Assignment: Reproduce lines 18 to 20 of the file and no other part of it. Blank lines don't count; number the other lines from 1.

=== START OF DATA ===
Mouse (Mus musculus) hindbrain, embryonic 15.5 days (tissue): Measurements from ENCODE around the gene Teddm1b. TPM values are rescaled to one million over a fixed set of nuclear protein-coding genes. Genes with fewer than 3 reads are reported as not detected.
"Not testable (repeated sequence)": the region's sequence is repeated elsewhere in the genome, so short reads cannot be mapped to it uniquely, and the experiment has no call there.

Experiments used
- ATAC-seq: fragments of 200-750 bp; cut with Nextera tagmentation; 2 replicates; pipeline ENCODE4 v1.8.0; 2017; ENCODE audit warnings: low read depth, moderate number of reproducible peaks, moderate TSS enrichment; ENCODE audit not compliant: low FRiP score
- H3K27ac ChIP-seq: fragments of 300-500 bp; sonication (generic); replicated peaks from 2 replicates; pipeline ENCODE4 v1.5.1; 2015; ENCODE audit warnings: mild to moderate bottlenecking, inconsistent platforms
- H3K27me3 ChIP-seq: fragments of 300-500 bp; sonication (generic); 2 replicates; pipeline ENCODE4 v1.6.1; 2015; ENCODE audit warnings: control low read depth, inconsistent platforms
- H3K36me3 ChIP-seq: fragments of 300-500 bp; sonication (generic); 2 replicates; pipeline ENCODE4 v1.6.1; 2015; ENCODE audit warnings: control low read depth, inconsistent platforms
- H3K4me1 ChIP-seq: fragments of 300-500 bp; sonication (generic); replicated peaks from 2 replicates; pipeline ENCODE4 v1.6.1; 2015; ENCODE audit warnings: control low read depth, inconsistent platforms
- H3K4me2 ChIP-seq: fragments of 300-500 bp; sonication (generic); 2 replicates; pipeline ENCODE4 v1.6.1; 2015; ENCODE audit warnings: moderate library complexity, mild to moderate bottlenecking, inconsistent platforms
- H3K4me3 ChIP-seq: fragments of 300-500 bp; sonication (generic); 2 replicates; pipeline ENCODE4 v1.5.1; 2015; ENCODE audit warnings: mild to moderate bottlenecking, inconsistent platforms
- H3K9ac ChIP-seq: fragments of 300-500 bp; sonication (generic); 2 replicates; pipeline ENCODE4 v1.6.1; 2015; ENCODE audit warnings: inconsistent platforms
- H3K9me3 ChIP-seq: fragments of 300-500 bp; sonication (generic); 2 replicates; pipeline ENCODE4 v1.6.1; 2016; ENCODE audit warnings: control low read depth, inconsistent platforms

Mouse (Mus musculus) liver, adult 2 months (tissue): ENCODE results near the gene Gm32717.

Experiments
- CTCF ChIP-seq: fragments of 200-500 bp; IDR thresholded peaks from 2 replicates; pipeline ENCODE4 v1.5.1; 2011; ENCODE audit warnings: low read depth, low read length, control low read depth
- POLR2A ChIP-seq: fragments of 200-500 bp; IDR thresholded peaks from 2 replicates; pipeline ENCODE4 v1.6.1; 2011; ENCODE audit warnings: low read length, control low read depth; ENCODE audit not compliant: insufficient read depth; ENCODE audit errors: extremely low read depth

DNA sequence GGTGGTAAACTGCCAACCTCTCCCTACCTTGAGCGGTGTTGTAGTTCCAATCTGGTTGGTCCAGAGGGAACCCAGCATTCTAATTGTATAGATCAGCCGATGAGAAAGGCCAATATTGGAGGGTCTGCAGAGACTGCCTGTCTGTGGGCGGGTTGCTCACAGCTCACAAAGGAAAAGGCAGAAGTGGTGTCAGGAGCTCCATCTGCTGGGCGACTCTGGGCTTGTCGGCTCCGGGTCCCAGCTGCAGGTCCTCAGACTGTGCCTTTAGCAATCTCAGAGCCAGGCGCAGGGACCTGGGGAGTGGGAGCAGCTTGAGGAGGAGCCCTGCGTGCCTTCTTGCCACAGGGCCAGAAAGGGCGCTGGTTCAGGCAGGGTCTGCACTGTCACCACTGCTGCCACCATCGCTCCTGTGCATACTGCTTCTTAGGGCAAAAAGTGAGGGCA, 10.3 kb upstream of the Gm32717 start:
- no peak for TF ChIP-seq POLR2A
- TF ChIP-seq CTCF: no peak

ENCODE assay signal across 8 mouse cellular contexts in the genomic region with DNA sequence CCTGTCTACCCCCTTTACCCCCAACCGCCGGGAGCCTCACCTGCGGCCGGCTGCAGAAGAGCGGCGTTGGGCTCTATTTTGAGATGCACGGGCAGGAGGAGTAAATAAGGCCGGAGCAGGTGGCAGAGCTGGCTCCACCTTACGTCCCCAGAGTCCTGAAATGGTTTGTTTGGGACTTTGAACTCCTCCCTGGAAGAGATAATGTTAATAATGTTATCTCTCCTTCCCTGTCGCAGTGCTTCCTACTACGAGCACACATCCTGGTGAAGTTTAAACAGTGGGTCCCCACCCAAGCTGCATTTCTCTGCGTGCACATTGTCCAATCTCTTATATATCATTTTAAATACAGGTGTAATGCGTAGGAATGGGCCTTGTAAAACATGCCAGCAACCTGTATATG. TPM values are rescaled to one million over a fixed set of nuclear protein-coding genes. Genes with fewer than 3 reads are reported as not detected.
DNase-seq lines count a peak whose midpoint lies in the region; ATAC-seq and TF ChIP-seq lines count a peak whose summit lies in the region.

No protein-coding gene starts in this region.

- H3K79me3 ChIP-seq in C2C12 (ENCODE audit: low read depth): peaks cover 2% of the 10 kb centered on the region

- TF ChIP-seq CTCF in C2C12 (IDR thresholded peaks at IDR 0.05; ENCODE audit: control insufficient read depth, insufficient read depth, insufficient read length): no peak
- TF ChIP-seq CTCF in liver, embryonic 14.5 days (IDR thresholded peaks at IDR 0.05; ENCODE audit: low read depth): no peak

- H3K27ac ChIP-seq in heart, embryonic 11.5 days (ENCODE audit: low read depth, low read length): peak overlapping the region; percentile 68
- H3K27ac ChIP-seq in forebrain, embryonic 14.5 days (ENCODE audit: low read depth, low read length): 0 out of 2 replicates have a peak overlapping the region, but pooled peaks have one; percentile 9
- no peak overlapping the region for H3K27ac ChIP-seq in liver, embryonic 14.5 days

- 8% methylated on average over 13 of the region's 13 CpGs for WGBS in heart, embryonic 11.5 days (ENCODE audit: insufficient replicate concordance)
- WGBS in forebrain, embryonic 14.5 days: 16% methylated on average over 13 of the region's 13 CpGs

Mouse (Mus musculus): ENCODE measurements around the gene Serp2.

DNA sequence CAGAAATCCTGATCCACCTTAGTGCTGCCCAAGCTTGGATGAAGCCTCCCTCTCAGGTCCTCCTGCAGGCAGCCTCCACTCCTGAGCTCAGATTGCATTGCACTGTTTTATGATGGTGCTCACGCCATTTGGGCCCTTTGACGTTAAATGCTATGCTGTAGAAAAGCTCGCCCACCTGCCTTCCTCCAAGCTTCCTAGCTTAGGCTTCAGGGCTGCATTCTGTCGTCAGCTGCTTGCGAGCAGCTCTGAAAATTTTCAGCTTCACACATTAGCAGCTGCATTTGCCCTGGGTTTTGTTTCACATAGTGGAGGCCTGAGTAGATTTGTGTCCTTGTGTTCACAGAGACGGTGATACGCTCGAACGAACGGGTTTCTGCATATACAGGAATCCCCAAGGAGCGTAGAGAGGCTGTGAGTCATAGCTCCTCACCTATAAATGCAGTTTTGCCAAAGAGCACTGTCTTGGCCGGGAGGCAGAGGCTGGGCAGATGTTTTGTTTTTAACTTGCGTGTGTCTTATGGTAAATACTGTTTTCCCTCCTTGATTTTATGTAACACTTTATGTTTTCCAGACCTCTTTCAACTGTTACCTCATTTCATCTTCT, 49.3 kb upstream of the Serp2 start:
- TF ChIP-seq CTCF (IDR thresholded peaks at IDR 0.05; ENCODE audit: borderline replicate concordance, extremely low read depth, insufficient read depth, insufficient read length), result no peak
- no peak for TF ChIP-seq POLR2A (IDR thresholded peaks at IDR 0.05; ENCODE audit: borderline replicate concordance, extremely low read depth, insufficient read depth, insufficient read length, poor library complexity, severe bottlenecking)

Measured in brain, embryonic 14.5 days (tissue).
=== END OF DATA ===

- no peak for TF ChIP-seq POLR2A
- TF ChIP-seq CTCF: no peak

ENCODE assay signal across 8 mouse cellular contexts in the genomic region with DNA sequence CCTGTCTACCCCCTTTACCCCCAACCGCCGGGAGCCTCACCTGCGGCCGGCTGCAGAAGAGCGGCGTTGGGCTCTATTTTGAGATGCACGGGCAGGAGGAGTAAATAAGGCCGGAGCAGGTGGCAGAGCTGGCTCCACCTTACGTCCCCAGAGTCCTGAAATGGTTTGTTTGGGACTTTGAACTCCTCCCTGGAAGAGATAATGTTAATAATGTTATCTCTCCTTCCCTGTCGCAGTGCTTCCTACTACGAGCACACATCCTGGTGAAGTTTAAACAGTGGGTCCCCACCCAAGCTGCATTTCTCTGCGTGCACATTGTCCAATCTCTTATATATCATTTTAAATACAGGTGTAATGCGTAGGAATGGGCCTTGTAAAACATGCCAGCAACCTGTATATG. TPM values are rescaled to one million over a fixed set of nuclear protein-coding genes. Genes with fewer than 3 reads are reported as not detected.